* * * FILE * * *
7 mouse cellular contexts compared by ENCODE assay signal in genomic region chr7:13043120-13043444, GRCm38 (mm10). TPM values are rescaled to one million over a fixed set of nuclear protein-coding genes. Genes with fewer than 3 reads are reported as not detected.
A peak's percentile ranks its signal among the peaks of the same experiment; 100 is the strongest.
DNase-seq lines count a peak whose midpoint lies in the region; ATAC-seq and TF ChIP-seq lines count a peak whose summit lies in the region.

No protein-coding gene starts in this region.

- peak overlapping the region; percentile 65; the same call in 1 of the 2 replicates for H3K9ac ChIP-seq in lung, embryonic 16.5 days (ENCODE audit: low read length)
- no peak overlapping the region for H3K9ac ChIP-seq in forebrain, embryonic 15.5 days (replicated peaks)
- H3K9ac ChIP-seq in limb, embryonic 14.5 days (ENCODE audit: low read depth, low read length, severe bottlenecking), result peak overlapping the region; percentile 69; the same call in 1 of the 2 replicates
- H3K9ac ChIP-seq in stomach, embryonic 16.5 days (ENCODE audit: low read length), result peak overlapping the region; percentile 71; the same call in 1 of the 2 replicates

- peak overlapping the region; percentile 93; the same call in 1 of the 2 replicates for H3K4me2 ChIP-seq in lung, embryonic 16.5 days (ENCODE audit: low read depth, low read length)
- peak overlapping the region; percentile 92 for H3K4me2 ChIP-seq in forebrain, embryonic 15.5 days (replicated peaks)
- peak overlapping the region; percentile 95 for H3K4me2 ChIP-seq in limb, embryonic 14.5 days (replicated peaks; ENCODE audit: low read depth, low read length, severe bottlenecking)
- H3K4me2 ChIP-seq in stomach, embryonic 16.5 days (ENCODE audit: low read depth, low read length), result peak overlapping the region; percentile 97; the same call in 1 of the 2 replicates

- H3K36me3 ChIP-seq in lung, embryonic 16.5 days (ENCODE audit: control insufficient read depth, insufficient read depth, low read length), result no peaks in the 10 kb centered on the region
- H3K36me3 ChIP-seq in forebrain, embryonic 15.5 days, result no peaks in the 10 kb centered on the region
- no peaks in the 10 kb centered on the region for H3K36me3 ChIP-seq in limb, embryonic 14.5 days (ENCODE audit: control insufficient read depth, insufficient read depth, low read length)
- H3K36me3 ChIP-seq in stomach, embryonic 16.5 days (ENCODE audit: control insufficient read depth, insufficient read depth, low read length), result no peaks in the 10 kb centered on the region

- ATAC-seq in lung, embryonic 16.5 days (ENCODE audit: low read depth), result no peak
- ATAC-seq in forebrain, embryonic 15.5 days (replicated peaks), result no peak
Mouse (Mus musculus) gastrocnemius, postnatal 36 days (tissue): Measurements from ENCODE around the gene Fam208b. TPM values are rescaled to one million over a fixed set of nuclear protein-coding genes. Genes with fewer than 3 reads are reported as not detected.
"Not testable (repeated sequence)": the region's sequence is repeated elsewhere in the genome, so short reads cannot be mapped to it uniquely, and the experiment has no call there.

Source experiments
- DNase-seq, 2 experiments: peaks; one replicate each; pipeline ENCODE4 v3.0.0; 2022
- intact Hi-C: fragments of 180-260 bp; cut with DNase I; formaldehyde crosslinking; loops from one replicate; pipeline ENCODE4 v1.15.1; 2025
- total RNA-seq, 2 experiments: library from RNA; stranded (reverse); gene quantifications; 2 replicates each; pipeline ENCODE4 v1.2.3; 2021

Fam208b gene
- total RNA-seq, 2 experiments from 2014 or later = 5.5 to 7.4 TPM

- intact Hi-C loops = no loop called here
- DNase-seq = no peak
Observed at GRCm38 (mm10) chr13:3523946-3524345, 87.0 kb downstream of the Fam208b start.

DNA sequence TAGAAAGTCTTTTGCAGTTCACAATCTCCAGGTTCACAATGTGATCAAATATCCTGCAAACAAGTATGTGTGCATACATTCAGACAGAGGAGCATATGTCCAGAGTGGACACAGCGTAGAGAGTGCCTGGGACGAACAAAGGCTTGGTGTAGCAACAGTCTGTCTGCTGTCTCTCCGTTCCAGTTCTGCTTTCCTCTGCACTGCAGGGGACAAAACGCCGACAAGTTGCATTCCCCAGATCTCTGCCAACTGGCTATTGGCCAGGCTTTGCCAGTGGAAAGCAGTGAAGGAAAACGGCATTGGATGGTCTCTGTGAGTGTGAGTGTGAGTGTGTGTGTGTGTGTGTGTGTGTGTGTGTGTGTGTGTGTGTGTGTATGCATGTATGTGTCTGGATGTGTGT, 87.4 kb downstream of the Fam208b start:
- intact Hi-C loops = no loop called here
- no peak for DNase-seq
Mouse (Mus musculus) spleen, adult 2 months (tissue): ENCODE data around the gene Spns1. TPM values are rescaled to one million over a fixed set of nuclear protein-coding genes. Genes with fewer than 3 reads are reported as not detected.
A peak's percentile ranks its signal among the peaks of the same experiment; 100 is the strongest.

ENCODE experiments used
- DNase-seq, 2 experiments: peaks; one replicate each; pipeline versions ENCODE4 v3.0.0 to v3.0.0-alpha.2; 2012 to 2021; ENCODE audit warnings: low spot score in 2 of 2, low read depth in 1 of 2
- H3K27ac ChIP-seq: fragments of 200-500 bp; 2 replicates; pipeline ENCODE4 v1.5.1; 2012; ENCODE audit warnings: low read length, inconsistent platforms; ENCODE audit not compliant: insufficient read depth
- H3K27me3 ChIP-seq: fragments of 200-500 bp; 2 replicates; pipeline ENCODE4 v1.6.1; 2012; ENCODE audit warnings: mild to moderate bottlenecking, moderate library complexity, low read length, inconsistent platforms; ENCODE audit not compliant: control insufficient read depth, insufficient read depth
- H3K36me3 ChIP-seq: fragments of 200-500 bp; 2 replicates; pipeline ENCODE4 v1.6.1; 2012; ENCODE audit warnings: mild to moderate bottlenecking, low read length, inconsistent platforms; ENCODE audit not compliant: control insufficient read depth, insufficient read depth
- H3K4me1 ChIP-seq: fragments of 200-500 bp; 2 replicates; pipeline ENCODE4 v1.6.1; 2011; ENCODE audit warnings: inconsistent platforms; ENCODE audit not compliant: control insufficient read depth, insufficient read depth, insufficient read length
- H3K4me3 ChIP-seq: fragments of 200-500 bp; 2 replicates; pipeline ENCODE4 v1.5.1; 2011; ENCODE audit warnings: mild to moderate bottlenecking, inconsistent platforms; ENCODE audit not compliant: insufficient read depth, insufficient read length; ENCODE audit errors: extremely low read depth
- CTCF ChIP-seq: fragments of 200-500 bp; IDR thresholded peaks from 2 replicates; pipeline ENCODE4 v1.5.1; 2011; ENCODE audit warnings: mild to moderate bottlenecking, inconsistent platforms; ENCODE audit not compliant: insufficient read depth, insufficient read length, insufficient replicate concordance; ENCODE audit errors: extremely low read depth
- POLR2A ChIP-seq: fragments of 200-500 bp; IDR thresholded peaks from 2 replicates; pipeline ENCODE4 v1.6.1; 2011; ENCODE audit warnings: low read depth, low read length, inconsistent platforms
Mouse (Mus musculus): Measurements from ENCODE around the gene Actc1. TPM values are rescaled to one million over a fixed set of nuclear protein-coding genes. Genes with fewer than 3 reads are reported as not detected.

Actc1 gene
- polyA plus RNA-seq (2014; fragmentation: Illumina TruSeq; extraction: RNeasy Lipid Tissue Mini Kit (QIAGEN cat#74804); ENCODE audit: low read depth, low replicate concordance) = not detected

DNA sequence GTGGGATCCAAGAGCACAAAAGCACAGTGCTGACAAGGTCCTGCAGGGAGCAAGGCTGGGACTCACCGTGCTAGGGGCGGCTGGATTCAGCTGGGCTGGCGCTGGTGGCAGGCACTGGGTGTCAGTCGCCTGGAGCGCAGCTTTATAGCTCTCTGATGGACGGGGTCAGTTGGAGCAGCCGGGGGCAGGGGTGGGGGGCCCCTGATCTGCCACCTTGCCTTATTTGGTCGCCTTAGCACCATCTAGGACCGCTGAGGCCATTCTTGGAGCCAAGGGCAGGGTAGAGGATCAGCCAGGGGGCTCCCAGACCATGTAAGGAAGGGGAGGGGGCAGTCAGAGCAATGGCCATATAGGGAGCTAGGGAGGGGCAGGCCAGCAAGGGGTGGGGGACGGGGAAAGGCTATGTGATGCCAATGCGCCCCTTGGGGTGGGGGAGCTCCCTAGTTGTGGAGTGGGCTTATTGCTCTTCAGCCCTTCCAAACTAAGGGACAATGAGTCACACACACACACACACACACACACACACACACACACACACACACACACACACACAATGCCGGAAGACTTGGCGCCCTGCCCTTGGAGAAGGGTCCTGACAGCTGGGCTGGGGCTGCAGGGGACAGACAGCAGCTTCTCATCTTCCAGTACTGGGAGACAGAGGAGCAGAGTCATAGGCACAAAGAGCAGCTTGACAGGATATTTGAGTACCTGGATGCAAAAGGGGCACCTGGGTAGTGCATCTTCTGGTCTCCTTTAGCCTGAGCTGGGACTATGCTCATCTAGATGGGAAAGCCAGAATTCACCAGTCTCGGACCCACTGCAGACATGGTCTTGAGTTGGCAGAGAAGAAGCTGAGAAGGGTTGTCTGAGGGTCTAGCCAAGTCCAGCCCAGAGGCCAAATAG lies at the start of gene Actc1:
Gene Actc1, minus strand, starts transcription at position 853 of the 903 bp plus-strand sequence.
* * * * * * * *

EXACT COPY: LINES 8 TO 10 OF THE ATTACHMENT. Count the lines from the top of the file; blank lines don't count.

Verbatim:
- H3K9ac ChIP-seq in stomach, embryonic 16.5 days (ENCODE audit: low read length), result peak overlapping the region; percentile 71; the same call in 1 of the 2 replicates

- peak overlapping the region; percentile 93; the same call in 1 of the 2 replicates for H3K4me2 ChIP-seq in lung, embryonic 16.5 days (ENCODE audit: low read depth, low read length)
- peak overlapping the region; percentile 92 for H3K4me2 ChIP-seq in forebrain, embryonic 15.5 days (replicated peaks)